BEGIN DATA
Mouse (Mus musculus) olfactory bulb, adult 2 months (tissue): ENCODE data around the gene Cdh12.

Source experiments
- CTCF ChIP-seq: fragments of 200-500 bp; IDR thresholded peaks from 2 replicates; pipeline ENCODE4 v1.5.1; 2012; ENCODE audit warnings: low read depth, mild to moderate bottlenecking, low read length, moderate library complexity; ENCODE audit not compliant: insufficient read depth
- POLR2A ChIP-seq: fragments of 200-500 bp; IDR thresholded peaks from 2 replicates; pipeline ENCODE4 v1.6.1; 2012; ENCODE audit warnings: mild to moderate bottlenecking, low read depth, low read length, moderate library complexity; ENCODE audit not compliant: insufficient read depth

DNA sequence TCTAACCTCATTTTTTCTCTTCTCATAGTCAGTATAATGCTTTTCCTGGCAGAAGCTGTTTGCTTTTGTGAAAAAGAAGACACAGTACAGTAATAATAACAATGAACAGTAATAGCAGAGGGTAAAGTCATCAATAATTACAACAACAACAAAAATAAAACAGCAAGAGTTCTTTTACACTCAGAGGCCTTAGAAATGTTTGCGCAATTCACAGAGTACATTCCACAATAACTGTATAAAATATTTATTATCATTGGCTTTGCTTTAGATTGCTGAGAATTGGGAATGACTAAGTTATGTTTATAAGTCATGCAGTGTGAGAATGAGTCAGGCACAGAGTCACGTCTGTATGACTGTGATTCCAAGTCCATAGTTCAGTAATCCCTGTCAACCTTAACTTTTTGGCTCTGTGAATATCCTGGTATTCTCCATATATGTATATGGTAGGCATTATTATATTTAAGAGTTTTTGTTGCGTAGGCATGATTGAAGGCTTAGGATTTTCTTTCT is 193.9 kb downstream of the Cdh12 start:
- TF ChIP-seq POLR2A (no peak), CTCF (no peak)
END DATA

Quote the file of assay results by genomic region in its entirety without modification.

Mouse (Mus musculus) olfactory bulb, adult 2 months (tissue): ENCODE data around the gene Cdh12.

Source experiments
- CTCF ChIP-seq: fragments of 200-500 bp; IDR thresholded peaks from 2 replicates; pipeline ENCODE4 v1.5.1; 2012; ENCODE audit warnings: low read depth, mild to moderate bottlenecking, low read length, moderate library complexity; ENCODE audit not compliant: insufficient read depth
- POLR2A ChIP-seq: fragments of 200-500 bp; IDR thresholded peaks from 2 replicates; pipeline ENCODE4 v1.6.1; 2012; ENCODE audit warnings: mild to moderate bottlenecking, low read depth, low read length, moderate library complexity; ENCODE audit not compliant: insufficient read depth

DNA sequence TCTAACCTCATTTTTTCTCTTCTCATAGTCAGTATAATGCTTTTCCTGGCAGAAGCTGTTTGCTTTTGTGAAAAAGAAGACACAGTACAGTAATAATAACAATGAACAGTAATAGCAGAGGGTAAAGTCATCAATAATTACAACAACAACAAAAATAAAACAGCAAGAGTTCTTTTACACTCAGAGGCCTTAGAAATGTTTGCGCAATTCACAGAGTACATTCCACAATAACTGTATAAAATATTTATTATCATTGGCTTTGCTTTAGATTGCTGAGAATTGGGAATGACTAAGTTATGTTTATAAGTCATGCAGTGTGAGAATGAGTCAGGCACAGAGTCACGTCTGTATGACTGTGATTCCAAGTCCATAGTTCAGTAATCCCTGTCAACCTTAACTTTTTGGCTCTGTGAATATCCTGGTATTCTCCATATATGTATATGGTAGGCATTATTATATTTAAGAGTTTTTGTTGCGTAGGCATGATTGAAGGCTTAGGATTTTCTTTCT is 193.9 kb downstream of the Cdh12 start:
- TF ChIP-seq POLR2A (no peak), CTCF (no peak)